mission president was right to forbid us missionaries to give to
beggars during our mission.
But most of us are
not bishops. Nor has the existence of the Church welfare system
exempted us from the personal requirements laid upon us in Mosiah 4
and D&C 104.
So in our ward —
as in many other wards and branches throughout the Church —
there are many Saints who form an unofficial King Benjamin Society.
And their bishops and branch presidents know about them.
Thus when gas
prices rose suddenly in the summer of 2008, our bishop had a fistful
of gas station debit cards, which did not come from Church funds,
that he could give to struggling families. Cars have found their way
to people who had lost their means of transportation. A mortgage or
rent payment has been made to help tide someone over.
of these needs met the standards for receiving Church welfare. But
met the standard of King Benjamin.
Many Saints have
taken the law of consecration to heart. Blessed with more of the
world’s goods than they have need of, they know that their
surplus belongs to God.
Nor do they think
their stewardship of these surplus goods gives them the right to
judge others. They are eager to say to the bishop, “You know
who is in need better than I do.”
Nothing goes on
the books. There is no thought of tax deductions or other benefits
to the giver. It isn’t their money, it is God’s, and
they set that money free to do the work of mercy.
I know about these
people because I have, from time to time in my life, been the
beneficiary of their generous help. I have also followed along in
the tracks of people doing such good works, for when I offered to
help, I found that the help had already been given; by whom, I did
not know, I was not told, I did not ask.
knew this: The
help was given by someone who believed King Benjamin.
This past week, I
happened to be in a position to observe as the bishop relied on the
King Benjamin Society to help a woman who had got the bishop’s
phone number from the missionaries.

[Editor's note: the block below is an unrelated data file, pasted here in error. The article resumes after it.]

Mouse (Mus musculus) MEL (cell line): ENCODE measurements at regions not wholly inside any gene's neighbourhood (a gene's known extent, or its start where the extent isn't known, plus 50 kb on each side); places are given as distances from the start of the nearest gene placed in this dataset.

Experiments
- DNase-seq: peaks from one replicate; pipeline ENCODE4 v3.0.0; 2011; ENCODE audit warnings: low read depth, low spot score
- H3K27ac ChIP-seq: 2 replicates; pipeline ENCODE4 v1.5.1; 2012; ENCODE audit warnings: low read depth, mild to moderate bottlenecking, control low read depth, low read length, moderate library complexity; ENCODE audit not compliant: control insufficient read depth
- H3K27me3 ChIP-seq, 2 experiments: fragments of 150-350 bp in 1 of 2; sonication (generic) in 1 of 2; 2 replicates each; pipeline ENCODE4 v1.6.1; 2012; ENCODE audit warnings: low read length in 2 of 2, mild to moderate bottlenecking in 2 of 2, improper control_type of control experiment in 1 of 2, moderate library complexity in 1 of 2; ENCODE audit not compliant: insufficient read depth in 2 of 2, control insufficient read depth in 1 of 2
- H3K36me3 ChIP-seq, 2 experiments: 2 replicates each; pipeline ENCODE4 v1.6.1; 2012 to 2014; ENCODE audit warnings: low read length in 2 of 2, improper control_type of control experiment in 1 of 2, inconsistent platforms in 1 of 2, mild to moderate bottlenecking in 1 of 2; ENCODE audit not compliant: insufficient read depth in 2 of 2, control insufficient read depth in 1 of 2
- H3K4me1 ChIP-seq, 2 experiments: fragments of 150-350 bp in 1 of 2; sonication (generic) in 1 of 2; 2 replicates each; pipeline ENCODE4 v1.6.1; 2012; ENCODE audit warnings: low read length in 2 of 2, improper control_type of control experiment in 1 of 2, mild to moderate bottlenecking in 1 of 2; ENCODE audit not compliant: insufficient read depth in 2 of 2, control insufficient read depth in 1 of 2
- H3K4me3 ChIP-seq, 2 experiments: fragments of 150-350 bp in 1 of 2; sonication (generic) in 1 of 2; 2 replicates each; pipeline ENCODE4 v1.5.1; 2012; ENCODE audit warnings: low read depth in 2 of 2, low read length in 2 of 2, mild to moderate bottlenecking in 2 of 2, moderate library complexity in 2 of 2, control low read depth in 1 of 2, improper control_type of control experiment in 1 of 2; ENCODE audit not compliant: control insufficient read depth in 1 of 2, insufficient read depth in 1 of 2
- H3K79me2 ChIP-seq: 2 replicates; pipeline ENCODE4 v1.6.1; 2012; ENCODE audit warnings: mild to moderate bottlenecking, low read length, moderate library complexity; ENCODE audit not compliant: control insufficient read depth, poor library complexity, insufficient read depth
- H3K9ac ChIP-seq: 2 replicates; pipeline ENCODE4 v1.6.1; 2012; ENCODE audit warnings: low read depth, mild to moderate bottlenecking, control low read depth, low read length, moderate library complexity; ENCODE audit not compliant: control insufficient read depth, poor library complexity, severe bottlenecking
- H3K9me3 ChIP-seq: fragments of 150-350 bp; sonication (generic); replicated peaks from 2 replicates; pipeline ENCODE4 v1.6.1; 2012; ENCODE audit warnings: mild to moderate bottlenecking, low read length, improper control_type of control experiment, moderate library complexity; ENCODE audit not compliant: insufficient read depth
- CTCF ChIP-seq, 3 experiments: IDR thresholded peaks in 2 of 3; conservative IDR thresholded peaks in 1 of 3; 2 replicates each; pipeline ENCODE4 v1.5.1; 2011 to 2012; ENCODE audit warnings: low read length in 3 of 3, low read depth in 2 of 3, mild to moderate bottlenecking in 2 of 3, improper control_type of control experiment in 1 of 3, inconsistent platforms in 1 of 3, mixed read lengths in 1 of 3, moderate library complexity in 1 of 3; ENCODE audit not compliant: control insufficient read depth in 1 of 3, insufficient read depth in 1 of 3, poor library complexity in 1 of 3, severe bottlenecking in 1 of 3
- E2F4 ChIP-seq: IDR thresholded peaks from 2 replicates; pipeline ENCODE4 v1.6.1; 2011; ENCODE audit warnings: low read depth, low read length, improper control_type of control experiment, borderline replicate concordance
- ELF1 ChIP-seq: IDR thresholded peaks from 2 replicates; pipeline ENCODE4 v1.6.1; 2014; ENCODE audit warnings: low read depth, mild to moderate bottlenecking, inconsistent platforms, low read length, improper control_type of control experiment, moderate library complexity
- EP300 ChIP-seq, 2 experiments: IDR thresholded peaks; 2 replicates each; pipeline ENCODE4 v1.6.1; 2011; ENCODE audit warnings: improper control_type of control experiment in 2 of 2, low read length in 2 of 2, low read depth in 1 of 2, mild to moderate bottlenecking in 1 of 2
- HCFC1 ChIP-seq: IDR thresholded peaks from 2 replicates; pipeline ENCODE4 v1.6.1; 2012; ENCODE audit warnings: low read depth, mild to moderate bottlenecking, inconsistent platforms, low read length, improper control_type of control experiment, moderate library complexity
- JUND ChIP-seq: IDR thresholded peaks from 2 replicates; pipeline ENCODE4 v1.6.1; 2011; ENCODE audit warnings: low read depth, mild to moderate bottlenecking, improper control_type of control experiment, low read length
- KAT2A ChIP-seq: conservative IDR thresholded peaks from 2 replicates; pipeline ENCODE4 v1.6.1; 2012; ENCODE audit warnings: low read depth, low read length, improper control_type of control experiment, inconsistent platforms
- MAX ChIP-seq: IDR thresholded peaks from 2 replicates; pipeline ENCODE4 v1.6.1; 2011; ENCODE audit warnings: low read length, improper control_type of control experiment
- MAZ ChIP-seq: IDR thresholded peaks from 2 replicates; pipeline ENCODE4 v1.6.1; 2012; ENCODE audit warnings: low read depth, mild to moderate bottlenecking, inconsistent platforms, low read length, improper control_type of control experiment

Just to give
context, a few weeks earlier the bishop had been called twice by a
person who claimed to have three hungry children in the first phone
call, and five children in the second. The person insisted on cash
instead of help in kind.
story, the insistence on cash — both are red flags, and as a
judge in Zion he determined that there was no actual need. He did
not offer Church funds, and he did not call on the King Benjamin
But then he got a
phone call from this woman who had talked to the missionaries. She
was being evicted from her home and was looking at two weeks of
homelessness before she could move into her next place.
She claimed she
had once been “a member of your church,” but from the way
she talked, the bishop knew she had never been a Mormon. Nor did her
name show up on any membership record in the stake.
But she was asking
for housing, not money. The need was real.
Clearly this was a
job for King Benjamin. The bishop handed the situation over to a
Sister in the ward who had been known to take care of such matters
before. The Sister arranged for a room at a Microtel in Burlington,
where the needy woman claimed to have a job waiting for her.
From the moment
the woman arrived, it was clear that she was taking advantage of the
situation. She demanded a larger room, and the night clerk gave it
to her. She had a friend with her — who then spent the night
in a single occupancy room, though the woman denied it (the friend’s
car stayed in its parking place all night).
The hotel manager
and the Sister talked the next day. The larger room cost $20 a night
more. And the manager knew the woman — she had stayed there
before, her room paid for by another church. The woman always broke
hotel rules by not allowing maids into the room. She left her phone
off the hook and would not talk to management.
The manager and
the Sister from the King Benjamin Society reached an understanding,
and the Sister then talked to the woman on the cellphone she had used
to call the bishop.
happy to provide this room for you,” said the Sister, “for
the two weeks you asked for. We have paid for the smaller room, and
that’s the only one being offered to you.
“You need to
obey hotel rules, or we’ve authorized the management to remove
your things from the room. That means letting the maids in once a